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AMD Announces Multiple Dell Servers in Major Epyc Win

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AMD’s Ryzen was a huge success for the semiconductor company in 2017, winning new business, reinvigorating the consumer market, and pushing Intel to make the most aggressive realignment of its consumer product families we’d seen in a decade. From the addition of Hyper-Threading to low-end processors to huge price cuts on higher core counts, Ryzen pushed Intel in new directions.

The server market, however, has been a different animal. While AMD has always made it clear that it intended to return to the server space, the company also stated it would do so gradually, ramping up production over time. Now we’re seeing what some of those partnerships will look like, courtesy of a newly announced initiative with Dell.

The three platforms are the Dell PowerEdge R6415, R7415, and the R7425. The R6415 is a 1U configuration, while the R7415 and R7425 are 2U designs (shown below).

The R7425 is an impressive server, as such things are reckoned. It’s a two-socket system with support for the entire Epyc processor stack, including top-end models with 32 CPU cores per physical chip. It can hold up to 24 2.5-inch or 12 3.5-inch SSD or HDDs, offers various gigabit configurations (including 2x 25GbE), various riser options, and 32 DIMM slots (presumably that’s 16 per processor socket). It’s significant to see these kinds of options rolling out, because these clearly aren’t low-end servers or an attempt to test the waters by dropping a single entry-level product into the market. Dell isn’t exactly throwing out its Intel platforms, and I wouldn’t expect to do so in the future. But the R6415, R7415, and the R7425 are what you’d look for from a partner whose still testing the water on your platforms, but who thinks they’ve got a solid, competitive product.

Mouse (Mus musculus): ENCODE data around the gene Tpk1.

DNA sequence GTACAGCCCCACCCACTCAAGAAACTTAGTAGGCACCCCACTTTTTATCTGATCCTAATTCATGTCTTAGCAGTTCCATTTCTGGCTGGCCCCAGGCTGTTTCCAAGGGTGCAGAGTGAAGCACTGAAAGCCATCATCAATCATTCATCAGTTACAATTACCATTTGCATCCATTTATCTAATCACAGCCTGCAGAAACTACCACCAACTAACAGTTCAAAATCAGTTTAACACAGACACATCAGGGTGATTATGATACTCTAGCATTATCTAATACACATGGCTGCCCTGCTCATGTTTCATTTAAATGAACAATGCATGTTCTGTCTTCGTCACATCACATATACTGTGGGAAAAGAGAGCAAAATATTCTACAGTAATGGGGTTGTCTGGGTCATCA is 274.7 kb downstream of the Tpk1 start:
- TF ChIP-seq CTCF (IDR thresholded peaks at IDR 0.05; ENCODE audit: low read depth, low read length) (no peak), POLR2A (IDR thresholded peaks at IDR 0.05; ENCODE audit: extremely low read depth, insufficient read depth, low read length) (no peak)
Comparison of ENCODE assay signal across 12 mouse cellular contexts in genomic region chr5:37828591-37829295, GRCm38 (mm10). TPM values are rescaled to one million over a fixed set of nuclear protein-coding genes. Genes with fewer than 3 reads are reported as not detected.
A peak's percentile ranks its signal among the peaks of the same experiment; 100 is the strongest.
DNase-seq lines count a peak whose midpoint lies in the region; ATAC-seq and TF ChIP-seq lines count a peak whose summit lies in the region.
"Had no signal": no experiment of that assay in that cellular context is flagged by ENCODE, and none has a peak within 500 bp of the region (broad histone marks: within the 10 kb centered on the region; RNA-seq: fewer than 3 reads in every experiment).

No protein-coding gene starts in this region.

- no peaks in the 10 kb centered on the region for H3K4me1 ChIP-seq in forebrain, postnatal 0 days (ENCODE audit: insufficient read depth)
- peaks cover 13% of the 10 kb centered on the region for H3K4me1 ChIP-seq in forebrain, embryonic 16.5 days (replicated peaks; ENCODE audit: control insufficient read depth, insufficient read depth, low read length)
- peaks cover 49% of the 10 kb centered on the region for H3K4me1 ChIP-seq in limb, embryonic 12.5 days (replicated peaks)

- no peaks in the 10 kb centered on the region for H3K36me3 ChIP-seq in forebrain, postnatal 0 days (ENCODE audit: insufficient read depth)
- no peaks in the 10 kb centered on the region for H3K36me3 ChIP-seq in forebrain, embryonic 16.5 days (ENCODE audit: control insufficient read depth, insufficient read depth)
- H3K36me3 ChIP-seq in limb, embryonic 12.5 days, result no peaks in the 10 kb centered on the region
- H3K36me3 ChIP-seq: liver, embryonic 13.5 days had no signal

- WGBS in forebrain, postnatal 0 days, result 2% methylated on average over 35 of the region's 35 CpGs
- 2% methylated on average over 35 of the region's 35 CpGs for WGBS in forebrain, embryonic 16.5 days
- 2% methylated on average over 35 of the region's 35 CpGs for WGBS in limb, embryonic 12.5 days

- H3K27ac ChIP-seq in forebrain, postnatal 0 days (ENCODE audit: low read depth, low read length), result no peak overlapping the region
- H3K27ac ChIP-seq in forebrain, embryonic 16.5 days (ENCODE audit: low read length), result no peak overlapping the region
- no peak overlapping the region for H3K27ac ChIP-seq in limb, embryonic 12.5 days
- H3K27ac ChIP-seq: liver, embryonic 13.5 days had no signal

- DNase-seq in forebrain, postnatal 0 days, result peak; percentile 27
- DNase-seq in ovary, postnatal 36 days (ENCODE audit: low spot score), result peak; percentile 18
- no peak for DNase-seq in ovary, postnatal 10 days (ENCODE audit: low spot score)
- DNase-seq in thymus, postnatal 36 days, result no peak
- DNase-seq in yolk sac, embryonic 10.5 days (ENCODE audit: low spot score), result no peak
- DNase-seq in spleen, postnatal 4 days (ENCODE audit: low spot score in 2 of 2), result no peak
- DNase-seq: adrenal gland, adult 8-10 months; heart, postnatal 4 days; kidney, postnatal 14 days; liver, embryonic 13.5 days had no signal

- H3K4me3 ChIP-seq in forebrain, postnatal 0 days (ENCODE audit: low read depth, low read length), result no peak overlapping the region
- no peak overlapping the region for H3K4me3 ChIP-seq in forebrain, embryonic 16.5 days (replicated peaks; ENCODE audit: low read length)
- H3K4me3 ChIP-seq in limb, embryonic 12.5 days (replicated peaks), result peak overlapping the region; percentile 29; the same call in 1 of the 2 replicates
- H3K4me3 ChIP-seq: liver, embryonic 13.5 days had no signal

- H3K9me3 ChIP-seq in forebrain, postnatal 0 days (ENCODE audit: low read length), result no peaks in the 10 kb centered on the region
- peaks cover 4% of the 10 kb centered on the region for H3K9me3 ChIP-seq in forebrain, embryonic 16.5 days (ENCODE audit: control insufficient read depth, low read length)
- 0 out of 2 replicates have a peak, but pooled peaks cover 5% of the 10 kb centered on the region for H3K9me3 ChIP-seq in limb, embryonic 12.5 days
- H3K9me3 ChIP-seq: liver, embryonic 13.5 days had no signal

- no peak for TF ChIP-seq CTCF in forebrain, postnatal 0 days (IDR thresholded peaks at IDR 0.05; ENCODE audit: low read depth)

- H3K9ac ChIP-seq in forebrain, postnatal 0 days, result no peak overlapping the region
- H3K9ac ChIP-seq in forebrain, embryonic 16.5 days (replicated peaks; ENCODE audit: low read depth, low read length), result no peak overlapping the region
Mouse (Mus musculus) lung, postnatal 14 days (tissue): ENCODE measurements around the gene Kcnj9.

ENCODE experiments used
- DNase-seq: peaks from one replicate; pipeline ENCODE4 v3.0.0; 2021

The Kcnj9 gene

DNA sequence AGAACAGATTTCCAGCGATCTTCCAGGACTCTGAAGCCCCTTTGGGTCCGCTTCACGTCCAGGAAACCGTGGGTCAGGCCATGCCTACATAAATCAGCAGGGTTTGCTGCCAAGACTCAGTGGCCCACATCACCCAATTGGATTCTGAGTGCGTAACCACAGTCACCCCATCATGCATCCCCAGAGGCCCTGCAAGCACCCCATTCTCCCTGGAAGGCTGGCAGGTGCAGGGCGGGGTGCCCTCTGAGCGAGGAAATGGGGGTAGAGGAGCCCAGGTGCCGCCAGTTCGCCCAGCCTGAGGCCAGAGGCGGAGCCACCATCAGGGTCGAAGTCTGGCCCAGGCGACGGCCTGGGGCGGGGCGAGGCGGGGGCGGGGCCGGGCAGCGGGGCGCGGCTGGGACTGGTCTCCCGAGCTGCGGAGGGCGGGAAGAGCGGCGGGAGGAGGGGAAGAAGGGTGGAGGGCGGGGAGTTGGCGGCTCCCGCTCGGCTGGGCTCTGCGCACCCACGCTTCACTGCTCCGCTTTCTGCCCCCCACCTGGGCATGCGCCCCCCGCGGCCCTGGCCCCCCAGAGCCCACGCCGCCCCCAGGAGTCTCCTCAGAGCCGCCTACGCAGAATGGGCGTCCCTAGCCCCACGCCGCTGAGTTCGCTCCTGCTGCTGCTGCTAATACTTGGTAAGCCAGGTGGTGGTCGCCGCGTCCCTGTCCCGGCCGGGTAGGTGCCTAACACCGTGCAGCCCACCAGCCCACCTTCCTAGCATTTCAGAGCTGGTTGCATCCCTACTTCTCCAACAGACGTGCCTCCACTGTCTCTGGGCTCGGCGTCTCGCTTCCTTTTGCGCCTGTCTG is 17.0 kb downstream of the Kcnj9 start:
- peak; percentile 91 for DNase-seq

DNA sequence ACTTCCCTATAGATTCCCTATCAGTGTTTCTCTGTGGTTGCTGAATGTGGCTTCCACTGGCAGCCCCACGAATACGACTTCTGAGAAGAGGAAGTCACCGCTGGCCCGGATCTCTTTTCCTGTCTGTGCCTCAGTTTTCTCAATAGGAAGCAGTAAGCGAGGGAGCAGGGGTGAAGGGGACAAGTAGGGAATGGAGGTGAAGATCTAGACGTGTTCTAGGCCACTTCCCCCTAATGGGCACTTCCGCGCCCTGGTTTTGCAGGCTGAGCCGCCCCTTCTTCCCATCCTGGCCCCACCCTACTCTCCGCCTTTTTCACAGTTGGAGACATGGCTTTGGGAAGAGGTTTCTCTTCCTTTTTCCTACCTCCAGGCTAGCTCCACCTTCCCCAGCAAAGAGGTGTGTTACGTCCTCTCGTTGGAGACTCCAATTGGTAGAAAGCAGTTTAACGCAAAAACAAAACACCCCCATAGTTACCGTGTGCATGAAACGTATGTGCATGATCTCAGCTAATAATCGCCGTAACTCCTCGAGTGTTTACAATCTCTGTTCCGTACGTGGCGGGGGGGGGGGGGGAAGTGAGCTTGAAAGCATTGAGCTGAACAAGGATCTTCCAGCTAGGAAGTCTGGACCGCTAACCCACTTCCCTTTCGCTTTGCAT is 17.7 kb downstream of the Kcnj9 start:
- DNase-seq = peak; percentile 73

An Epyc Forecast

Epyc was a major topic at last week’s conference call. During the call, AMD CEO Lisa Su noted that Sunnyvale’s enterprise, embedded, and semi-custom product family (EESC) sales were up 3 percent that quarter, on the strength of Epyc. She also noted that Epyc had a positive impact on gross margin and AMD’s overall financial position. Asked to give details on what AMD is expected for 2018, Su stated:

I do expect that steady ramp of EPYC as we go through the year. Our target is to be at mid-single-digit unit share by the end of 2018. And so, there would be significant revenue from EPYC as we are in the second half of ‘18.

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Dell says AMD’s servers deliver up to 20 percent lower cost of ownership in a single-socket, four-node, VSAN configuration. Those sorts of improvements could appeal to a number of customers, and AMD’s stated goal of hitting a midrange single-digit market share by the end of the year seems plausible (let’s call that 4-6 percent). That relatively small improvement would still constitute a significant increase for AMD, and it’d be in line with year-on-year improvements AMD has seen previously when it fielded competitive server architectures, as shown above.

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